Business symposium kicks off series of spring be nice. mental health events

Since 2011, The Mental Health Foundation of West Michigan (MHFWM) has promoted mental health awareness and suicide prevention with its be nice. four-step mental health action-plan: notice, invite, challenge, and empower. What started as an anti-bullying program for schools has grown into a book and a mental health curriculum implemented in educational institutions as well as businesses, athletic teams, faith organizations, and communities across Michigan and as far away as Alaska.  

Grand Valley State University three-year, evidence-based study concluded that the be nice. program increases mental health awareness by 60%, develops a positive culture with an emphasis on compassion understanding and awareness, and increases behaviors that prevent suicide.  

“be nice. really gained a lot of movement in school arenas because a lot of school districts needed to implement bully-prevention plans,” says Christy Buck, executive director of MHFWM. “After that, presentations of the action plan were being shown to companies, from small to supersize, gaining more movement, so we decided to create a business program.”

Buck shares that 56,860 people have taken the pledge and learned the action plan to support mental health and suicide prevention in their communities. This spring, four be nice. events in April and May will equip individuals with the knowledge to recognize, understand, accept, and take action around mental health and eradicating stigma.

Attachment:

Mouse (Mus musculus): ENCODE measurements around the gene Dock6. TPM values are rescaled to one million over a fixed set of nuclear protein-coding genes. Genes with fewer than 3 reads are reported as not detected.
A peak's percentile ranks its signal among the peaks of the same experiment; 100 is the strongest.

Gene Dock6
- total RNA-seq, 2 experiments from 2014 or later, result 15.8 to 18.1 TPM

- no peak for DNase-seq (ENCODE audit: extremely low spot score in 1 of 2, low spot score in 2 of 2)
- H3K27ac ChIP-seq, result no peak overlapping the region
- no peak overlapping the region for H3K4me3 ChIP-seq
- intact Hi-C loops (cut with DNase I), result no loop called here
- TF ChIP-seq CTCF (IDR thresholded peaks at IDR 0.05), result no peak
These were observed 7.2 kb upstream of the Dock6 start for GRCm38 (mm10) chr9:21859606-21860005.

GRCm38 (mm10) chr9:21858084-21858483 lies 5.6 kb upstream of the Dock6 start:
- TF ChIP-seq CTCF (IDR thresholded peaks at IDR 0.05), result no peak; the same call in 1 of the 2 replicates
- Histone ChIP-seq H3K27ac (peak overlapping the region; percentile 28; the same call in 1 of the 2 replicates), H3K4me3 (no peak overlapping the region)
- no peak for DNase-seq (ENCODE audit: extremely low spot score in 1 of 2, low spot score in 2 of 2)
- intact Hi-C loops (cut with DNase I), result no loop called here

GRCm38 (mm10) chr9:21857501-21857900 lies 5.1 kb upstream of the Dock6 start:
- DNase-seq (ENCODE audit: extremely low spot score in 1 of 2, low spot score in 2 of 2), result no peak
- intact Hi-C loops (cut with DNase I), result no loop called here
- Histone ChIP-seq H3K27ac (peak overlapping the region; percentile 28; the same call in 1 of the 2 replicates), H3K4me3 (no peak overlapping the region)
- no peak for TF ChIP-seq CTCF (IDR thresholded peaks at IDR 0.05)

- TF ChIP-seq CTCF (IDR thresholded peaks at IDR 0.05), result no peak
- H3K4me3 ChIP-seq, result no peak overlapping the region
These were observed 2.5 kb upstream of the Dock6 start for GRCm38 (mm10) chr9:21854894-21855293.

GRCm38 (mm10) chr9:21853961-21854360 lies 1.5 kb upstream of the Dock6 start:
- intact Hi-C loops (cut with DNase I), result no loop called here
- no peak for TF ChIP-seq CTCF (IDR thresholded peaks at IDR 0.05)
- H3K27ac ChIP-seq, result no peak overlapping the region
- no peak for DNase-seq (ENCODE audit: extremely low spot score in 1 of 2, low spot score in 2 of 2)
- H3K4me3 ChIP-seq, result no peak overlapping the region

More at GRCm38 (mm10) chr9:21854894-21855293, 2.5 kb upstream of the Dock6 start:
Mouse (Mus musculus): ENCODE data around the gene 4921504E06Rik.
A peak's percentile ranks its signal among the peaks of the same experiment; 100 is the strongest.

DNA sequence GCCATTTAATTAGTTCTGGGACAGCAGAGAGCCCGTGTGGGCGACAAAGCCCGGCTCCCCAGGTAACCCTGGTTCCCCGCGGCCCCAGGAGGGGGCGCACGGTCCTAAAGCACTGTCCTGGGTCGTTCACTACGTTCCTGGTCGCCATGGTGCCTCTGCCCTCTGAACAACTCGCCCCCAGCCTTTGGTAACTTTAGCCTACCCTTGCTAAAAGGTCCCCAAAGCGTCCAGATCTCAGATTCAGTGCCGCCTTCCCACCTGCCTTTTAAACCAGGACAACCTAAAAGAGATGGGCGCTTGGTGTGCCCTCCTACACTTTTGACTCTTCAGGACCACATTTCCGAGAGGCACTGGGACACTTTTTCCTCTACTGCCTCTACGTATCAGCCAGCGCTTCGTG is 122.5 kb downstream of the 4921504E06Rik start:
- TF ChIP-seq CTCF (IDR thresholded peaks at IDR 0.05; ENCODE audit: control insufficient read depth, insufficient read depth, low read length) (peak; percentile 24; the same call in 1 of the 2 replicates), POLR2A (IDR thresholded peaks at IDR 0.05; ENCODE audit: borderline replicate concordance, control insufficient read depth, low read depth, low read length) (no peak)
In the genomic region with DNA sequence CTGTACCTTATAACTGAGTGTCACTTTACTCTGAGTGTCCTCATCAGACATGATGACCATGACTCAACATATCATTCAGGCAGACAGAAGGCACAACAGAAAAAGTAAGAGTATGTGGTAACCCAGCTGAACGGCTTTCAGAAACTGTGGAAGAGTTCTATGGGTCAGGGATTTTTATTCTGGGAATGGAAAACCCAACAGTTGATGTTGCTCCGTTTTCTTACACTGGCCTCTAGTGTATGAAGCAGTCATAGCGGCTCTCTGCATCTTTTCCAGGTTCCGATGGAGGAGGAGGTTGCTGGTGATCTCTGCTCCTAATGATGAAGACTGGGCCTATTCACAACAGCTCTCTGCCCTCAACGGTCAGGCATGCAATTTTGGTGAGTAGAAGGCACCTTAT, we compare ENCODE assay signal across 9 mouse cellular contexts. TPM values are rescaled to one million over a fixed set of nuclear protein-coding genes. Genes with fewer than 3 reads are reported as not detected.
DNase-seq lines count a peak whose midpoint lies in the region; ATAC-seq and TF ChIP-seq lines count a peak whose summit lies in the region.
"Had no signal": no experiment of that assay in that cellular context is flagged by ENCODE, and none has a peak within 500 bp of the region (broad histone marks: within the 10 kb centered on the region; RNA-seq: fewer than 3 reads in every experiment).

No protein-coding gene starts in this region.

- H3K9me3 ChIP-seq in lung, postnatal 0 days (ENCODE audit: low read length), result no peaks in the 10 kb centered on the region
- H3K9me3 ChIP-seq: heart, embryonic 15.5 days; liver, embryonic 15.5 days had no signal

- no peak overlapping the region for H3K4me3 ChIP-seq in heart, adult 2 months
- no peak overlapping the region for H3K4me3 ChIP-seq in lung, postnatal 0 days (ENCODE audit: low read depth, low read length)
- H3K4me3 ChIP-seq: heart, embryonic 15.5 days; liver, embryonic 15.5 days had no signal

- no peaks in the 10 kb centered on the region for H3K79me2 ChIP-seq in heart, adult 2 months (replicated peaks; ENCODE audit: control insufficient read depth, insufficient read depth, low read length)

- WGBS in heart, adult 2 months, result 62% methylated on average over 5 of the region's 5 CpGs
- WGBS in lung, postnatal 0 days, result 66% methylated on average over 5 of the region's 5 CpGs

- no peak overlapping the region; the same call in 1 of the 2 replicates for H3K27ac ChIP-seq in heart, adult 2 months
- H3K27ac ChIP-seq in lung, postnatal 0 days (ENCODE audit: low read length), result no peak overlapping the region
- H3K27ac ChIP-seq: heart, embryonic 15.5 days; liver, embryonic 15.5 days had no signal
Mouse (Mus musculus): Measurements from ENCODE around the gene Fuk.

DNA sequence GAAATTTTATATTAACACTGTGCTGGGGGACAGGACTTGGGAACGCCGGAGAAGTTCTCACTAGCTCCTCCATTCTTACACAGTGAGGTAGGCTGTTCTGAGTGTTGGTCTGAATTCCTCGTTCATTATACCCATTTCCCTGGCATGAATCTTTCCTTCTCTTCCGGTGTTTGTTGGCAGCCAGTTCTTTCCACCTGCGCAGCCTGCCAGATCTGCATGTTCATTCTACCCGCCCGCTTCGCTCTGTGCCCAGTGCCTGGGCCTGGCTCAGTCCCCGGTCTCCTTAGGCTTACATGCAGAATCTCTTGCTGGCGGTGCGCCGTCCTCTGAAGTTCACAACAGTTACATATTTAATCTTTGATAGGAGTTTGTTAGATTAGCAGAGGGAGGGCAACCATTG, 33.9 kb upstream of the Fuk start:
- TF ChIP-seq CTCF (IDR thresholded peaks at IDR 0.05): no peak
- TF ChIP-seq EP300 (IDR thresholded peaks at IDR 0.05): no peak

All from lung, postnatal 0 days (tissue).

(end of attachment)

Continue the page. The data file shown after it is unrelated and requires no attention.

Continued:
Business training at University of Michigan Health-West.
Wellness in the workplace 

On  April 24, about 50 businesses will take part in a half-day symposium to enhance be nice. programming in their workplace. This year’s theme is “Empowering employees to be nice. to themselves: self-care in the workplace.” The event welcomes businesses interested in learning about the action plan and incorporating it into their workplace.

“The business symposium is going to enhance our be nice. program for businesses,” says Buck. “This event will remind companies about previous material and provide them with new material and new tools they can use to spread to employees how the action plan can be used.
Christy Buck.
They are also going to be reminded of the connections they have at the Foundation and meet other people and other businesses that are also practicing be nice. in their companies to show that there is support and that they are not alone.”

The event will show a new film with four vignettes about diverse young adults ranging from ages 18-25. Each uses their story to teach the four steps of the action plan. 

Companies that utilize be nice. programming and want to attend the event can RSVP. Interested companies that don’t utilize be nice. programming and want to learn more and/or attend the event, can buy a ticket here. 

Lean On Me

At 9 a.m. April 27, MHFWM kicks off the Love and Lean Walk/Run in Zeeland. The Walk commemorates Zach Kroll, a sophomore at Zeeland East High School who died by suicide in 2015 at the age of 15. Participants can create memorial signs to honor loved ones for placement along the walk. The walk helps “reduce the shame and secrecy surrounding mental illness so less people struggle silently and more people seek help.” Last year, the walk raised $25,000 for be nice. programming. 

“The Kroll family became very passionate about continuing mental health education and suicide prevention in their school,” says Buck. “Lori, Zach’s mother, is a believer of passing out love and making sure that people lean on their loved ones, hence the name.”